Researchers’ theories and debates have created and reached many conclusions about the Holy Trinity, although most of them stay within the default idea or space. This has caused Van Inwagen to accuse Christians of being merely polytheists, or even worse, ‘[p]olytheists who are also monotheists, polytheists engaged in a pathetic attempt to remain loyal to the God of Israel through sheer force of reiterated logical contradiction’ (Van Inwagen 1988:242). His reason is that all the demonstrations of the Holy Trinity are self-contradictory (Van Inwagen 1988:243). Is this our intention in our debates about the subject of our faith – to say one thing but to imply another? This is why Barth discusses the Trinity first, as he has the conviction that by putting God first, one will avoid this dilemma:

And the doctrine of the Trinity itself is threatened by the…danger of speculation, if we state it only at a later stage and not give it the first word as that which gives us information on the concrete and decisive question: Who is God? (Barth 2010:6)

Two so-called heresies which are most likely to ‘trap’ a researcher while associating with and doing research on the word of God, specifically when it comes to the Holy Trinity, are modalism [including Sabellianism and monarchianism] and tritheism. Modalism refers to the Trinity as one God [monotheistic], revealing himself in three modes or different aspects,7 while tritheism pertinently indicates that there are three separate Gods [polytheistic]. While these two ‘heresies’ can be regarded as absolute opposites, they are in fact only two sides of the same coin, called trinitarianism! Trinitarianism is in fact a mixture of monotheism and polytheism. Perry (n.d.:6 of 10) spells it out quite blatantly: ‘Trinitarianism is not obviously a monotheistic system (it is more obviously a tritheistic doctrine)’.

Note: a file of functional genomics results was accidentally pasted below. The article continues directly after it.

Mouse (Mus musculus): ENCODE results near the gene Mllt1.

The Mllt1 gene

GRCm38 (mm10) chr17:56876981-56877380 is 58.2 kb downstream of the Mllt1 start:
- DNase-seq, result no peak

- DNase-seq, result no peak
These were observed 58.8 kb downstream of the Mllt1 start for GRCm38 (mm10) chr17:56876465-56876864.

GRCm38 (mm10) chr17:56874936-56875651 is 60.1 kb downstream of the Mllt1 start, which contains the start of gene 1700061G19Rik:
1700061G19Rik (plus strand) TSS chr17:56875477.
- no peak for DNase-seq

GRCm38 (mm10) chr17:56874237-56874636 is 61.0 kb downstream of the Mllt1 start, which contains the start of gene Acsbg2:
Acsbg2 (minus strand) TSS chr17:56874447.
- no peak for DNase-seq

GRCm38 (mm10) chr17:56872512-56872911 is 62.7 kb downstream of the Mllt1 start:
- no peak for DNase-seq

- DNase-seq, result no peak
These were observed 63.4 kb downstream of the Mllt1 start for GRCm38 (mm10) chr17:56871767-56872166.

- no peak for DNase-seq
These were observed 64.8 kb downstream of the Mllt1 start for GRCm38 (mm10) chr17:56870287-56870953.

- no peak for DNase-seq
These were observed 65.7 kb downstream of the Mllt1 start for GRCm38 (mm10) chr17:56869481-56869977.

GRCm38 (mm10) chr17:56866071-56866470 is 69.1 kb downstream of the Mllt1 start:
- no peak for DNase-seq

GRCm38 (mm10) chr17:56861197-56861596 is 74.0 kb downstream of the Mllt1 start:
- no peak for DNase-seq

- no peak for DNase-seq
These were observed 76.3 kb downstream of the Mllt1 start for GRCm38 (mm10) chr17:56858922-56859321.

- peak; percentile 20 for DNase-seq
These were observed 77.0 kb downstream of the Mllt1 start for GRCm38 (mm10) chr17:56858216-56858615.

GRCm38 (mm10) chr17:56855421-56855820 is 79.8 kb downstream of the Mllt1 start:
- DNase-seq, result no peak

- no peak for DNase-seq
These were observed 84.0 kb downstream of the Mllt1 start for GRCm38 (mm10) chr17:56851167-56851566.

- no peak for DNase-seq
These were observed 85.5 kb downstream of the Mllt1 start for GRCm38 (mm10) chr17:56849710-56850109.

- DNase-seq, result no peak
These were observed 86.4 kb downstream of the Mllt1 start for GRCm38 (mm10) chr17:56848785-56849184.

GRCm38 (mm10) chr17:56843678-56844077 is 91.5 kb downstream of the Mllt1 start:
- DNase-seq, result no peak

The words about the Holy Trinity in the Athanasian Creed (n.d.) are a good example of this:

We worship one God in Trinity, and Trinity in Unity, neither confounding the Persons, nor dividing the Substance [more modalistic?]. For there is one Person of the Father, another of the Son, and another of the Holy Ghost [more tritheistic?]. But the Godhead of the Father, of the Son, and of the Holy Ghost, is all one, the Glory equal, the Majesty co-eternal [an intersection of both – trinitarian?] … But the whole three Persons are co-eternal together and co-equal [more tritheistic?].

Two sides of the same coin?

In his Oration 31.14, Gregory of Nazianzus deliberates about God in the same vein (Reynolds 2011):